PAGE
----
I believe that the United States is today more vulnerable to catastrophes that have the potential to destroy the American way of life than at any time in our past.
The threats are varied and real. Islamic terrorists hell-bent on attacking America, while both nuclear scientists and materials are more available since the fall of the Soviet Union. A traditional nuclear attack would be costly, but a nuclear device used to create electromagnetic pulse (EMP) could damage our electrical grid so severely that it would take years to repair, essentially devastating our economy.
The same globalization that fuels America’s economy, and in turn the world’s, is a double-edged sword that could wreak havoc on us. Plague – natural or a form of bio-warfare – natural disasters, oil being withheld or peaking earlier than expected, could all trigger a calamity. The world economy is now so interlinked that “shock waves” from one sector easily transfer to others, unlike during the Great Depression. If the fall of the U.S. precipitated a severe global depression and loss of stability leading to regional wars or even a world war, it’s not inconceivable that we could spiral into a new dark age.
While this may seem overly dramatic, and I truly hope it is, I also believe it would be foolish, irresponsible, and perhaps even unpatriotic to not consider and plan for at least some of these contingencies. The quote with this blog’s title, “It is worth planning for.” is from Robert Heinlein’s essay on preparing for such events. It was true when he wrote it in 1945, and still is.
The level of planning will of course vary on how real you consider the threat, and where you live. I live in Falls Church, Virginia, a suburb of Washington D.C., so I consider planning to be absolutely essential. Why? If you live in a metropolitan area, what would you do if some short term but serious event or disaster meant a loss of electricity, water, gasoline, and natural gas for two weeks or a month? Do you have enough food and water? Do you have children or special medical needs? Would you be giving or seeking help? Additionally, the east coast’s population is very dense, so any multi-week crisis has the potential for escalated crime, or even starvation.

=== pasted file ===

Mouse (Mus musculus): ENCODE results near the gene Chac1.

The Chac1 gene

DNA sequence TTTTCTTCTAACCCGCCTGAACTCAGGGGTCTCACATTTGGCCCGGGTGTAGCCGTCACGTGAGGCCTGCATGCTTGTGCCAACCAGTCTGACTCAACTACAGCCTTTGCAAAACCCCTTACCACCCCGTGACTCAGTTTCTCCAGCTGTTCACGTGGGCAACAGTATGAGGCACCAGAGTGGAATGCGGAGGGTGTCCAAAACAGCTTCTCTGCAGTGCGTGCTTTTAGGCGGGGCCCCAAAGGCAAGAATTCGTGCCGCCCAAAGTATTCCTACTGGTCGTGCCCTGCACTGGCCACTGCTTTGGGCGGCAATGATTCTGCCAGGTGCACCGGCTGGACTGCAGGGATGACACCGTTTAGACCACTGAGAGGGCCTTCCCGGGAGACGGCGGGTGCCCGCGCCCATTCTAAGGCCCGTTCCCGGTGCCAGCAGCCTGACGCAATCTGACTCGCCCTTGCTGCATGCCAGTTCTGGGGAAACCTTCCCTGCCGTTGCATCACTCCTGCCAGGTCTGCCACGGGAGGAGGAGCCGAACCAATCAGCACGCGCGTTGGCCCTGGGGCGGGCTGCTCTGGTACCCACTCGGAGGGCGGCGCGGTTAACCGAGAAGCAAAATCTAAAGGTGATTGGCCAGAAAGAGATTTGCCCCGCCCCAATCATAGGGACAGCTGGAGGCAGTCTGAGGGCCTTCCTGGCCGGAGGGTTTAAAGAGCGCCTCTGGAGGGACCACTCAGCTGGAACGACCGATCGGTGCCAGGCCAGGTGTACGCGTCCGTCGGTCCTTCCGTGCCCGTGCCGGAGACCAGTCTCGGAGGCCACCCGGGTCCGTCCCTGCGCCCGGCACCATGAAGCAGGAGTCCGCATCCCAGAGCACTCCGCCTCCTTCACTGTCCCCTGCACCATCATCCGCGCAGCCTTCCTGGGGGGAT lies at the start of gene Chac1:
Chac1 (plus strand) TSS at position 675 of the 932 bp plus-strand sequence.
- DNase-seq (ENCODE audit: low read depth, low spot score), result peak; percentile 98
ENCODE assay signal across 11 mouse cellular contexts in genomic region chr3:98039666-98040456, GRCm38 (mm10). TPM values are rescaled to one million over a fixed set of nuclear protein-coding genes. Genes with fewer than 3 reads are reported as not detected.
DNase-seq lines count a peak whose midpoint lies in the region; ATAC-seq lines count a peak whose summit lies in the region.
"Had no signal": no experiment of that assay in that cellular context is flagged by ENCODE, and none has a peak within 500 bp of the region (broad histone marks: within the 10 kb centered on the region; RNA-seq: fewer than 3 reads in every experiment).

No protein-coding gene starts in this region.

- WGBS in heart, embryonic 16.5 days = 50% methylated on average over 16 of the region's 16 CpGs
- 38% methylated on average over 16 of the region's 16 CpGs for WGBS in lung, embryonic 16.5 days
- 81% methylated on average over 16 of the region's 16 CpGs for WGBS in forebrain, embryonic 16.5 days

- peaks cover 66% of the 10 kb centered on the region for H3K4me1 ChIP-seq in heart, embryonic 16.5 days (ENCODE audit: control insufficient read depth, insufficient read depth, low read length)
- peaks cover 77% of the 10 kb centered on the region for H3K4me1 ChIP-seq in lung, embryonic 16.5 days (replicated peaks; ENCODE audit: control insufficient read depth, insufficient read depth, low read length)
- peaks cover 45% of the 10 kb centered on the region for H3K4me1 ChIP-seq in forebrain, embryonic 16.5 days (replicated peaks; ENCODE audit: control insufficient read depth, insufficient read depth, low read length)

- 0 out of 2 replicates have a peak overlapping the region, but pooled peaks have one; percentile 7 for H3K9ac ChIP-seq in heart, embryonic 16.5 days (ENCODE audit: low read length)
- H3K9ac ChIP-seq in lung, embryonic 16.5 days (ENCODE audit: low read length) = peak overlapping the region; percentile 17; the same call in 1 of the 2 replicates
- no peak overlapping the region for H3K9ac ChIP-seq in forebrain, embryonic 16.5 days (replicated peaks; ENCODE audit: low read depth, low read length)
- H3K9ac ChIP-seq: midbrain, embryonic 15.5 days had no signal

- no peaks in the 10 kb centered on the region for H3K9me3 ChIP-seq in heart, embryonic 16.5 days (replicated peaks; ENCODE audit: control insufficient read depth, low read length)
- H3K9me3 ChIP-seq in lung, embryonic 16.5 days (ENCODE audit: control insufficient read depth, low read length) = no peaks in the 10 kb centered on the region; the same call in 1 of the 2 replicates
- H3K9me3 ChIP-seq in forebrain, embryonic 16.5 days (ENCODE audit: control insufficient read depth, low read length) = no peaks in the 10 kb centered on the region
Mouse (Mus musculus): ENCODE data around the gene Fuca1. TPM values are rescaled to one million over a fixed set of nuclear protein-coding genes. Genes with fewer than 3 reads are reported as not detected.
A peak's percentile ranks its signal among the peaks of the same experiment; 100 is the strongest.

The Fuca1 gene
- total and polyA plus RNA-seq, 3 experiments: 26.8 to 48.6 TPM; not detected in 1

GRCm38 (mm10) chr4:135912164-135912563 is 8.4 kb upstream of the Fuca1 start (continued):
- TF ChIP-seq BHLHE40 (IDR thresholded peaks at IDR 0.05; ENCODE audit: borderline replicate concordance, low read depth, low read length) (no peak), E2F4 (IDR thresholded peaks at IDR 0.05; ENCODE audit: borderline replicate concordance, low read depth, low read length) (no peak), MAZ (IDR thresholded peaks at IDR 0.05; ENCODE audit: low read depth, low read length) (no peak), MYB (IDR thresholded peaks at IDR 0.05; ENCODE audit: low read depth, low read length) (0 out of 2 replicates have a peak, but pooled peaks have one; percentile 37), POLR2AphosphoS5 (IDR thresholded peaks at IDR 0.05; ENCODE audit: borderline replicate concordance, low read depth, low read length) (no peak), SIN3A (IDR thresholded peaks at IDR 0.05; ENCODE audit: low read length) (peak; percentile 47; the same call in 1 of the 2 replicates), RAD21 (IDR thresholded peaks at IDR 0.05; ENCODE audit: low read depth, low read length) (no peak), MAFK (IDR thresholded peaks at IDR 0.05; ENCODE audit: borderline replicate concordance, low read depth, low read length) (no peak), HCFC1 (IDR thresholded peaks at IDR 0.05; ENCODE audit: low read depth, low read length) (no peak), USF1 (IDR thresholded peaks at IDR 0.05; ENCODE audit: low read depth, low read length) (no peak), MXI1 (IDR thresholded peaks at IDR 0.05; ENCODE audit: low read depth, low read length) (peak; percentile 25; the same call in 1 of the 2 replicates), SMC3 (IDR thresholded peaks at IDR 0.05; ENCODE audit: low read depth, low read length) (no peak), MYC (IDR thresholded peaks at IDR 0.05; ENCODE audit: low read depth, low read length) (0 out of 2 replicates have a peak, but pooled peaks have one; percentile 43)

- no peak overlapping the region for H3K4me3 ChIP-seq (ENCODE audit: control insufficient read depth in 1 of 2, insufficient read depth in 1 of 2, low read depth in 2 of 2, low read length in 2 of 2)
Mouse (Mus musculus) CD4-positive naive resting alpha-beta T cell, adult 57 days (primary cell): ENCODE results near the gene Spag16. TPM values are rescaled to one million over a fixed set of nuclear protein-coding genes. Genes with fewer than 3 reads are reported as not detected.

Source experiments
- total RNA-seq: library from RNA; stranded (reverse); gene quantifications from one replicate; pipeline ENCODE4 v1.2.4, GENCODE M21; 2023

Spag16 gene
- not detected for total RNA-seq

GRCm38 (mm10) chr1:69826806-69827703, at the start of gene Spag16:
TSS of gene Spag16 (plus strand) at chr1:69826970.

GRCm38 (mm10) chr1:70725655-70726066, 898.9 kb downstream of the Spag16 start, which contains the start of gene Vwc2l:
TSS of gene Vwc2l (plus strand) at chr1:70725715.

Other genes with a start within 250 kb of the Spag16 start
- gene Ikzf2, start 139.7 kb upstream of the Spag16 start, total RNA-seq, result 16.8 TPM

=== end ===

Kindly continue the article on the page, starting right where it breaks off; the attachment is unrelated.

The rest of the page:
My purpose in starting this blog is to help clarify my own plans, to help others initiate and clarify theirs, and to illicit ideas, suggestions, and help from like minded individuals. The brand of survivalism I espouse is not pessimistic but optimistic; I will ensure that my family and I are survivors if the worst occurs. I do not associate with or tolerate those who endorse or mix racism in with their survivalism. Like some others, I believe that if the worst does occur, building supportive communities that will take advantage of the division and specialization of labor will be essential for attaining some level of civilization. But we must also be prepared to go the lone route.
If the worst occurred, think about all the things we now take for granted, aside from the utilities. Soap, eye glasses, bread, ammunition, shoes, even salt. Only in communities where specialists, chemists and cobblers for example, are allowed to focus on manufacturing certain substances and goods can we achieve some higher level of comfort.
Some of the areas I will cover include but are not limited to;
- Planning for short and mid-term events in suburban communities, to include detailed lists of items to have on hand, and how to prepare the home.
- Planning for evacuating to the Midwest, where my family lives in Nebraska, in the event of an obvious parading changing event, or if a mid-term event becomes protracted. This will include vehicle selection and preparation, etc.
- Security, to include securing the home, obtaining weapons, and related issues.
- Alternative energy, including solar, wind, human generated, ethanol, and so on.
- Manufacturing the essential products required for civilization (including beer!).
- How to approach and survive some of the various disaster scenarios we might face. This will mostly be done by collection and commenting on articles by experts and other survivalists.
- More areas as think of them, or as they are brought to my attention.
I hope there is time to prepare… and that the planning never needs to be put to the test.